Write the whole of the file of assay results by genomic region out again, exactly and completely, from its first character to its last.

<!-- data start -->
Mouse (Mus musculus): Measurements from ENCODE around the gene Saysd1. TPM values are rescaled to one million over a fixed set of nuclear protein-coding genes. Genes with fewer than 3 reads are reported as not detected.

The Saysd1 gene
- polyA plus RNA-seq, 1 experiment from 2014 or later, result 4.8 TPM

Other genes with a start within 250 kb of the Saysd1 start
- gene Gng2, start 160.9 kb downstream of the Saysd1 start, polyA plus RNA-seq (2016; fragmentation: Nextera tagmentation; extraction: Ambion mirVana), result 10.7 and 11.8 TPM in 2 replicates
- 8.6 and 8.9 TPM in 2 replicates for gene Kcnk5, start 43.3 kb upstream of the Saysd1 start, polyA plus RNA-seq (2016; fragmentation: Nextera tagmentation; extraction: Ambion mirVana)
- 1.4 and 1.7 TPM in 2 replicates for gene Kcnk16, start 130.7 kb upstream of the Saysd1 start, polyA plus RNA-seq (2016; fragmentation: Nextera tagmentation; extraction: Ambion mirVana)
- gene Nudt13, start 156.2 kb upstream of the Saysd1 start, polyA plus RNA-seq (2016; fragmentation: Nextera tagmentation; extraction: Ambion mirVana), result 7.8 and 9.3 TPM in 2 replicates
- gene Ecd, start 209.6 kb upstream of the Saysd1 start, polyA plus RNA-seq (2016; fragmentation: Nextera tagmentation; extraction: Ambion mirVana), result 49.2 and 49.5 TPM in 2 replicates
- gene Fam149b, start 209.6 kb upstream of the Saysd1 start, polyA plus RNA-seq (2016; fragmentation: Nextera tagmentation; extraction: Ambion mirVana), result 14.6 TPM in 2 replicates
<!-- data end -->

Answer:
Mouse (Mus musculus): Measurements from ENCODE around the gene Saysd1. TPM values are rescaled to one million over a fixed set of nuclear protein-coding genes. Genes with fewer than 3 reads are reported as not detected.

The Saysd1 gene
- polyA plus RNA-seq, 1 experiment from 2014 or later, result 4.8 TPM

Other genes with a start within 250 kb of the Saysd1 start
- gene Gng2, start 160.9 kb downstream of the Saysd1 start, polyA plus RNA-seq (2016; fragmentation: Nextera tagmentation; extraction: Ambion mirVana), result 10.7 and 11.8 TPM in 2 replicates
- 8.6 and 8.9 TPM in 2 replicates for gene Kcnk5, start 43.3 kb upstream of the Saysd1 start, polyA plus RNA-seq (2016; fragmentation: Nextera tagmentation; extraction: Ambion mirVana)
- 1.4 and 1.7 TPM in 2 replicates for gene Kcnk16, start 130.7 kb upstream of the Saysd1 start, polyA plus RNA-seq (2016; fragmentation: Nextera tagmentation; extraction: Ambion mirVana)
- gene Nudt13, start 156.2 kb upstream of the Saysd1 start, polyA plus RNA-seq (2016; fragmentation: Nextera tagmentation; extraction: Ambion mirVana), result 7.8 and 9.3 TPM in 2 replicates
- gene Ecd, start 209.6 kb upstream of the Saysd1 start, polyA plus RNA-seq (2016; fragmentation: Nextera tagmentation; extraction: Ambion mirVana), result 49.2 and 49.5 TPM in 2 replicates
- gene Fam149b, start 209.6 kb upstream of the Saysd1 start, polyA plus RNA-seq (2016; fragmentation: Nextera tagmentation; extraction: Ambion mirVana), result 14.6 TPM in 2 replicates